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More Than 10 Tips for Dealing with Job Dissatisfaction

By HERWriter
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Dissatisfied at work? Here are some tips to deal with job dissatisfaction in a rough economy from psychologists who specialize in the workplace.

Valerie Sessa, an industrial and organizational psychology associate professor at Montclair State University, said in an e-mail that for those who are mildly dissatisfied but still want to “stay in that line of work” and are not too stressed, she suggests taking on new assignments.

“I would recommend being on the look out in your work place for special assignments or committees or anything where you can learn related but new skills and be around new and different people,” Sessa said.

Here are some other options Sessa suggested for mildly dissatisfied employees:

1) “Consider going back to school.”
2) “Change your career within your company.”
3) “Compare your current job skills with the job skills needed in a more desirable career and re-write your resume to reflect your skills rather than your jobs,” then apply within or outside your company.
4) Network.
5) “Don’t quit your job unless you have something solid (either another job or acceptance in a educational program).”

Here are some ways Sessa said employees can deal with anxiety, stress and depression associated with dissatisfaction when no other work options are available:

1) “You can try to target what is causing you stress in the first place.”
2) “You need to work hard and creatively to prove your worth to the organization.”
3) “Women are less likely to self-promote or negotiate than men. So self-promote! Also negotiate! Your male colleagues are.”
4) “Look for the silver lining (think of all the new activities you will be able to put on your resume).”
5) “Turn your attention to the outside. Work is often only a small part of who you are. Where else in your life are you getting satisfaction? Enlarge that, even if you can only do it mentally. Take care of you wherever you can. Hobbies, working out, getting a massage, laughing with your children, etc.”
6) “Social support is key. If you are not getting enough support, see if your company has an employee assistance program. Use it.”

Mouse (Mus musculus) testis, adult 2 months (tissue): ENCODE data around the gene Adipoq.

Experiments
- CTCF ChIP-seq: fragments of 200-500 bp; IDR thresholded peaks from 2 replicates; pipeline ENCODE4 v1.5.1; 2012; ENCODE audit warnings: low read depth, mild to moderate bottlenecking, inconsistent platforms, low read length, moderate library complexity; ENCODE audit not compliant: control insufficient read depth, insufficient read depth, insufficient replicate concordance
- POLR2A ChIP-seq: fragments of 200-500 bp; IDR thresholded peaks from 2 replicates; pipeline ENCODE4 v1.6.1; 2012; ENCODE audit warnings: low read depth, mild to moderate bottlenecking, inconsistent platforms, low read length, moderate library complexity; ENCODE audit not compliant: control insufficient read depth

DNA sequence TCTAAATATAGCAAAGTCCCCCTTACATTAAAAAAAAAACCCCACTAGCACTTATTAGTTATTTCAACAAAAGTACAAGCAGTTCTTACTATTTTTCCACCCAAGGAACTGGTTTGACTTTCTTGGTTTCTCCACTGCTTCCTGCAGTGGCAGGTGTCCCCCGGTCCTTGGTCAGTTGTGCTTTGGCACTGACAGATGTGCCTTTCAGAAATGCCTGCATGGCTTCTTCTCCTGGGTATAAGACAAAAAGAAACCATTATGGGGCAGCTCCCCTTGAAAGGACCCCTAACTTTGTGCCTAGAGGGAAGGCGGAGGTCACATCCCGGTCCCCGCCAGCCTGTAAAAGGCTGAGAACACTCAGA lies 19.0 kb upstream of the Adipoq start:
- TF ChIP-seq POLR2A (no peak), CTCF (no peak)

Malissa Clark, an industrial and organizational psychology assistant professor at Auburn University, said in an e-mail that focusing on areas outside of work can help people deal with job dissatisfaction.

“Work on expanding and enriching those other areas of life that are important to you,” Clark said. “There is a great deal of research that has shown that participation in other life roles can lead to positive outcomes in your work lives.”

A way to deal with mental health effects from job dissatisfaction is to use the cognitive restructuring strategy, “which essentially involves thinking about problems or stressors in a different way,” she said she found in her study results.

“People mentioned that it was helpful to try and look at the “big picture” — to realize that it is just a job, and that job will never be as important as their family,” Clark said. “Also, being able to recognize that there are going to be things you can’t control, and to not sweat the small stuff.”

There are other things employees can do at work to help calm down.

“In particularly stressful times, it was helpful to do things like shutting
the door to your office and turning down the lights for five minutes, or
going for a walk around the building,” Clark said. “Anything to give yourself a moment to calm down and relax. These “mental time outs,” as we call them, really seem to be quite effective for people.”

However, there are situations where leaving a job is the most beneficial decision for an employee’s health.

“It is time to leave an unsatisfactory work situation when that job dissatisfaction is spilling over and negatively affecting other areas of your life,” Clark said.

This includes “making it impossible for you to enjoy other important areas of your life, such as spending time with your family or friends,” she said.

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We value and respect our HERWriters' experiences, but everyone is different. Many of our writers are speaking from personal experience, and what's worked for them may not work for you. Their articles are not a substitute for medical advice, although we hope you can gain knowledge from their insight.